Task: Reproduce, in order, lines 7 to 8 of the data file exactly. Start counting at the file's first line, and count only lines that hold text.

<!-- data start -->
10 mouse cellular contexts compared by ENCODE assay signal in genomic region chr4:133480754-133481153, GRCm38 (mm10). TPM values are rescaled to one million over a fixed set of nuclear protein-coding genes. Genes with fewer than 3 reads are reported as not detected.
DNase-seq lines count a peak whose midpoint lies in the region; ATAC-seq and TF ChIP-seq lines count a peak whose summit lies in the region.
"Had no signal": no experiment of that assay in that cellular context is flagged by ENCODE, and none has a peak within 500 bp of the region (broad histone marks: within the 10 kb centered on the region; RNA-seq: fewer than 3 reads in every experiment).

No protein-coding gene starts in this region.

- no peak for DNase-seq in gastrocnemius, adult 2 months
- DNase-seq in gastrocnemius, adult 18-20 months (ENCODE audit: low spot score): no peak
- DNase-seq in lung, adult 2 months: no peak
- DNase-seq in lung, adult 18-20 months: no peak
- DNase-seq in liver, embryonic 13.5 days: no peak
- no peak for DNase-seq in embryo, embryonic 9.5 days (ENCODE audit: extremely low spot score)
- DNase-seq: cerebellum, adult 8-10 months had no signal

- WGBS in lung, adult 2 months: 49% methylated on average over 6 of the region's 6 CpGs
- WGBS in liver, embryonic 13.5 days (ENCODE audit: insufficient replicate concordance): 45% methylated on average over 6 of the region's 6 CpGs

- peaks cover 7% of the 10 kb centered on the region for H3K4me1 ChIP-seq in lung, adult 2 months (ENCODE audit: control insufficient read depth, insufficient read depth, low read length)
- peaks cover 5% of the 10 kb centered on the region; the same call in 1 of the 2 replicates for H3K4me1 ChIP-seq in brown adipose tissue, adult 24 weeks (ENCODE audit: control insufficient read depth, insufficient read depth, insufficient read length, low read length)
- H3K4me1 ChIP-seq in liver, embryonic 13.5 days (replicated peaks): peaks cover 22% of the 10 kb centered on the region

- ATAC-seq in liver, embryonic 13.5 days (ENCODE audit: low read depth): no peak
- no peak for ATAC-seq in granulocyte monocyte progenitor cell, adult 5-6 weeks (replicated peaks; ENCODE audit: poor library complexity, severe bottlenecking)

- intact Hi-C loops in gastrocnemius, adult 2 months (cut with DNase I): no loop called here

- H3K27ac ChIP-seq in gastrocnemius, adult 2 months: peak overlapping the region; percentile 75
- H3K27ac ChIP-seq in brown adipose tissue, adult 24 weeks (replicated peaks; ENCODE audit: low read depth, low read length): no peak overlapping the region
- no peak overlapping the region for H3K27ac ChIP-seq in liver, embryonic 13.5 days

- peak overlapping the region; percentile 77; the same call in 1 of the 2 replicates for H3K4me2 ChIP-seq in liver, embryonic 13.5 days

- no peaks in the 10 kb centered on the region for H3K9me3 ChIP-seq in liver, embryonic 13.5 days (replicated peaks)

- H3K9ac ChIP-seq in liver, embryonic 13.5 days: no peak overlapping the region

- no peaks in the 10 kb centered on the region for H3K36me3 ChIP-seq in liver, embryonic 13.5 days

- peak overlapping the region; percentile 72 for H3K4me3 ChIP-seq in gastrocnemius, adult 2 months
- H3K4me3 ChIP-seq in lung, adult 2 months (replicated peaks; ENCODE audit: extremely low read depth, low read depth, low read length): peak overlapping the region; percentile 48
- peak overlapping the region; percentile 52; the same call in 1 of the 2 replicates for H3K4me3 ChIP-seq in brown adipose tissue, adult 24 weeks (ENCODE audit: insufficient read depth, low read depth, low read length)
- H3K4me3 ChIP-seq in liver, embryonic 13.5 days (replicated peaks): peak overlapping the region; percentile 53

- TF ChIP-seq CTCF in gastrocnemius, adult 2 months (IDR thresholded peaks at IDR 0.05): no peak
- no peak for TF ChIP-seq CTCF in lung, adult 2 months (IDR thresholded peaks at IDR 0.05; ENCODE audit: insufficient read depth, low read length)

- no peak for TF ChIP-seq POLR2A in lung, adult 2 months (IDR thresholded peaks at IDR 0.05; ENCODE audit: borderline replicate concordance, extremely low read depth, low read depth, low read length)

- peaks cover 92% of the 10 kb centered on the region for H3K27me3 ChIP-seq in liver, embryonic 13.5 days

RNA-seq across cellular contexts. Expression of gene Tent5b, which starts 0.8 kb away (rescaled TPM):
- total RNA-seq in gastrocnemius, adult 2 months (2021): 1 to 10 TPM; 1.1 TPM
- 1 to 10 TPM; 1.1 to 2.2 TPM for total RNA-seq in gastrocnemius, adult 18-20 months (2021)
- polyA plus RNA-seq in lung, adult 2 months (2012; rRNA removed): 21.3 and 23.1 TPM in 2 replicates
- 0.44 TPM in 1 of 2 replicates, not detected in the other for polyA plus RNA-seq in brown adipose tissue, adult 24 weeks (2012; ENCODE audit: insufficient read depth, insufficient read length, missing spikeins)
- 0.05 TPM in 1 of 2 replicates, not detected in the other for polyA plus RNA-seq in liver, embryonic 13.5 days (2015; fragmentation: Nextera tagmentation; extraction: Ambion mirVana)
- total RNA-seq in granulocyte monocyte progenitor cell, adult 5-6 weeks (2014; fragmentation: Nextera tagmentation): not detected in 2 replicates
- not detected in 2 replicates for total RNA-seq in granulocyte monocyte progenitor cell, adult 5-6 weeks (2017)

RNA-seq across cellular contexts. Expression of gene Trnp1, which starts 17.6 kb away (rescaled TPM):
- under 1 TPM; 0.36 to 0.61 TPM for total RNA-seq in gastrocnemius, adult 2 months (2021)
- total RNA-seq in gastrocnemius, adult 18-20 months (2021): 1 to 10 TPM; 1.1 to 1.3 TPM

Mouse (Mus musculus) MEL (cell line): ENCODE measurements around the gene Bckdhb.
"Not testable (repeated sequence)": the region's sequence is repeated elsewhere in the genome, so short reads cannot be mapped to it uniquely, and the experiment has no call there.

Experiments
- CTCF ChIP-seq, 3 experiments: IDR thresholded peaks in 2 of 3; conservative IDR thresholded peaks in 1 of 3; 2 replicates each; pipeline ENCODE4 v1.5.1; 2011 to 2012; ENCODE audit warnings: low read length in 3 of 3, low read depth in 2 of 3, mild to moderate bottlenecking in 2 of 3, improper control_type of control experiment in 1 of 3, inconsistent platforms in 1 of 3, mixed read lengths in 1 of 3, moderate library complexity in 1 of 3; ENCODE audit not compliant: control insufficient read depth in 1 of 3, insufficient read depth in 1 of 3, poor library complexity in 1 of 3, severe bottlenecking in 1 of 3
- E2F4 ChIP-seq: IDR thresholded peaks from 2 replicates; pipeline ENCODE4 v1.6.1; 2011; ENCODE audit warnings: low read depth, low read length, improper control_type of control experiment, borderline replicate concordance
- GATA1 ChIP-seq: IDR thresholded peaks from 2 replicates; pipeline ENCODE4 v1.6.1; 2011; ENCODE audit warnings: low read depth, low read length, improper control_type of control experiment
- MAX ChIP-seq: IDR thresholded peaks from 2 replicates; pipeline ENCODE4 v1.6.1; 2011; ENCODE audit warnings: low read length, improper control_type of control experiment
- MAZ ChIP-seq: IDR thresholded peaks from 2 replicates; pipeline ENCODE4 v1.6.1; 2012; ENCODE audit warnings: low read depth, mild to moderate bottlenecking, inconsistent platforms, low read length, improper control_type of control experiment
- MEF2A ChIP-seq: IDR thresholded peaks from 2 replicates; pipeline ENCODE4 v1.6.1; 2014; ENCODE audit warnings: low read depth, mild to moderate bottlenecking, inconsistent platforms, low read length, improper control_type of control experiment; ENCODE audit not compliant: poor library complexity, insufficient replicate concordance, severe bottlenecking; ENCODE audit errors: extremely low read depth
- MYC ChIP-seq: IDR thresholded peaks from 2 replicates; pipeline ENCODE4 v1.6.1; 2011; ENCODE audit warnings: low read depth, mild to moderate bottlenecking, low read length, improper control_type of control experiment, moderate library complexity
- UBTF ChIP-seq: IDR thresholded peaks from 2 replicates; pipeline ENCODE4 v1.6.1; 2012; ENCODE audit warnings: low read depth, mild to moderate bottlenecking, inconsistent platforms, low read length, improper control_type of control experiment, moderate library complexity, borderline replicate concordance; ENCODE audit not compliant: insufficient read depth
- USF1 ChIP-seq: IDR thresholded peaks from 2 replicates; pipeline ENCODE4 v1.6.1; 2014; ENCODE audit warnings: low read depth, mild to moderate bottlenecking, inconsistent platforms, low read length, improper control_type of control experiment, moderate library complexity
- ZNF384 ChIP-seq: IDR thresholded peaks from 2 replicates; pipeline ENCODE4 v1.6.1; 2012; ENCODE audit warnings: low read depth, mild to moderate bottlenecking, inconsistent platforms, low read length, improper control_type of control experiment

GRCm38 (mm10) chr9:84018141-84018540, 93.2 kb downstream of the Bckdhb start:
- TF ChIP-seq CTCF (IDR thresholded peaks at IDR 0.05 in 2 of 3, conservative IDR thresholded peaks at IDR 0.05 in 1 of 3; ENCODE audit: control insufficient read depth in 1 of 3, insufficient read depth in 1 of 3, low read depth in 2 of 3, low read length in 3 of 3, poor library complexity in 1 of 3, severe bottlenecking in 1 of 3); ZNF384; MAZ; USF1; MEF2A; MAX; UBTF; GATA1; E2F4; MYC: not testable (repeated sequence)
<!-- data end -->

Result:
- DNase-seq in lung, adult 2 months: no peak
- DNase-seq in lung, adult 18-20 months: no peak